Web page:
As the only person in my family born and bred in Wisconsin, I have had life experiences that were not available to my Minnesota kin. For example, I have been to and enjoyed many cheese houses in my time. Family traditions of babies and toddlers sampling the local brew are commonplace in America's Dairyland. Growing up in the land of cheese means that youngsters were schooled early in agriculture. Knowing how to tell the difference between a Holstein and a Jersey cow was essential knowledge for one to grow up and become a healthy consumer of beer and cheese.
It was from this context that I was able to even crack open True Cow Tales. A self-published book from Dog Ear Publishing, True Cow Tales has forty stories from many different people who love cows and the dairy farm culture. Edited by C.R. Lindemer, True Cow Tales has stories about all facets of the bovine experience, including favorite cows, 4-H experiences, and dairy princesses.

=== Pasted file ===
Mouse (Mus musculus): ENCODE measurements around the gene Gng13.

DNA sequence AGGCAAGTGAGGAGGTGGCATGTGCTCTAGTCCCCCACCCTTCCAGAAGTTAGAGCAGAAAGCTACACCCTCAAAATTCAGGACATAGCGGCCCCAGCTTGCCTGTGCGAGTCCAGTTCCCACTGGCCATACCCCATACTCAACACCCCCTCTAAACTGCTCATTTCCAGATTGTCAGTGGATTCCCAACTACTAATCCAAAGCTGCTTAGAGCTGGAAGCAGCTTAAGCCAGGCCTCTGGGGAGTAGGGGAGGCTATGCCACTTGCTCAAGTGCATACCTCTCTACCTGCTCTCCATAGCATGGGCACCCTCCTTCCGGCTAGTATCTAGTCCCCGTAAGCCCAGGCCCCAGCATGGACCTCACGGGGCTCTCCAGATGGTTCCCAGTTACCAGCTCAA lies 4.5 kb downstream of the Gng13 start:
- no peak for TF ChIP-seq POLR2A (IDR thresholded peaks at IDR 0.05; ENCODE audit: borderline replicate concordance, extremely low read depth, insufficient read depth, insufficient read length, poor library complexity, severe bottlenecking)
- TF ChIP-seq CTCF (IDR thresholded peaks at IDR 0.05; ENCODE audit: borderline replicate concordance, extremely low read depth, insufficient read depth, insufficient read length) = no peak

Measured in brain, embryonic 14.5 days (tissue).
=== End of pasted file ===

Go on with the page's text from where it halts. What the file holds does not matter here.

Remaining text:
True Cow Tales, being a self-published book, has a certain amateur feel about it that one needs to accept in order to appreciate the content. For example, the formatting of the book is a little off, as the editor made the choice to include a contributor's full bio after each story they authored in the book (I read Kermit Dietrich's four times). Being a book of stories written by people that are probably not writers means the occasional grammatical error will manifest itself, not unlike a typical sampling of Facebook status updates.
These are stories about cows, similar to stories about one's cat. These stories involve drama, goofiness, and the occasional escape, much like listening to stories told by?Angela?Martin. The section about dairy princesses is interesting, since a typical family trip to the Minnesota State Fair involves a viewing of Princess Kay of the Milky Way's head carved in a giant block of butter. However, unless you have a deep love for dairy farming, cattle, and possess a healthy acceptance of amateurism, you may want to skip reading True Cow Tales.